Notice the entries from all of the above transactions are shown in the Recap. We increased inventory by $15 (component purchase +$5, consumed component -$5, output finished item +15) and we have a liability for $15 ($5 for component and $10 to subcontractor.)
If the production order is finished before the vendor invoice is posted, the entries will be different. The production order will debit WIP and credit interim inventory with both accounts coming from Inventory Posting Setup. The Vendor Invoice debits purchases account from General Posting Setup, a credit to accounts payable from Vendor Posting Setup, debit to the WIP account from Inventory Posting Setup, a credit to Direct Cost Applied from General Posting Setup for the amount due to the subcontractor ($10) and debits inventory account from Inventory Posting Setup with an offset credit to WIP in the amount of ($15).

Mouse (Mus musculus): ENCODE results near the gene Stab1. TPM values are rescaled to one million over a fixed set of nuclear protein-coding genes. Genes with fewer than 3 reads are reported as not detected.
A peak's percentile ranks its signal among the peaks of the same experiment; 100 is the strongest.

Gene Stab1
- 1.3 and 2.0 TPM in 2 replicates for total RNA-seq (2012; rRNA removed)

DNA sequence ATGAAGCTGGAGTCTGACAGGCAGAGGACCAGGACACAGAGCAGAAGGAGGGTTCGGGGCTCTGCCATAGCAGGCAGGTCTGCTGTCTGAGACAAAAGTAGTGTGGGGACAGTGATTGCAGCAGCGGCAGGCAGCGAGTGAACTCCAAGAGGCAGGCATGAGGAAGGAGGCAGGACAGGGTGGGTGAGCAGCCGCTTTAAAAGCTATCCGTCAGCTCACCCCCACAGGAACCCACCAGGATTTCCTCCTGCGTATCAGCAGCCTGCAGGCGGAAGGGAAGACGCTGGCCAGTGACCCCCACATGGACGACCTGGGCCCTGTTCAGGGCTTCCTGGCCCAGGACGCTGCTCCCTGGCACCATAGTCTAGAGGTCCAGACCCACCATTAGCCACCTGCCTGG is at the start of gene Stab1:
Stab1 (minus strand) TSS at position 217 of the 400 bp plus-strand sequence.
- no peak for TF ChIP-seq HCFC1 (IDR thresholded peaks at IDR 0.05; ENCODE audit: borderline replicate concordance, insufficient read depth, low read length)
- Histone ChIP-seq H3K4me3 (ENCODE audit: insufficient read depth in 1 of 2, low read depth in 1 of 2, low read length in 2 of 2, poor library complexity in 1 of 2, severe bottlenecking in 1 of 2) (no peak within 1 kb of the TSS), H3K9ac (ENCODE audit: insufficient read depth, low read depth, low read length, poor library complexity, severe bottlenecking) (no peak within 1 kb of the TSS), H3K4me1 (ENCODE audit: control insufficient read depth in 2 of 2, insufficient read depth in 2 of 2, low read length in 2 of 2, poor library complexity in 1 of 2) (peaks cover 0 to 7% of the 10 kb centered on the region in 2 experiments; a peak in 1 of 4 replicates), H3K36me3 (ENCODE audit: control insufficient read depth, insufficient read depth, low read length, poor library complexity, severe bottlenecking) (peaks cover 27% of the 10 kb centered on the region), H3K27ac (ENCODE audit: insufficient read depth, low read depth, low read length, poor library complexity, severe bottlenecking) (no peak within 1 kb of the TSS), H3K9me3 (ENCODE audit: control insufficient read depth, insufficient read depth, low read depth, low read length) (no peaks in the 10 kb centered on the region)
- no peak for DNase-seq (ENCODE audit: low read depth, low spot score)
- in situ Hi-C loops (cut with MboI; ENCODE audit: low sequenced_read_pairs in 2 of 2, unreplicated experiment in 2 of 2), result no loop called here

Note that the Recap entries are exactly the same if the invoice is posted before the production order is finished.
Hope this can be a reference and guide to help you understand the flow of accounting entries when dealing with expected cost, subcontract costs and WIP.
And one final note, since there is no accounting accrual for subcontract purchase order receipts, I recommend a timely running of the Reconcile AP to GL report filtered for all subcontracted purchase orders and use the total amount for an accrual. Timely is important as this report is pulled from purchase orders, if you wait for days into the new month, invoices and receipts posted will distort your accrual entry. You should be moving your General Ledger Setup dates into the new month late on the last day of the month are first thing on day one. With expected cost there is only the need for accounting personnel to post non-inventory payables into prior month.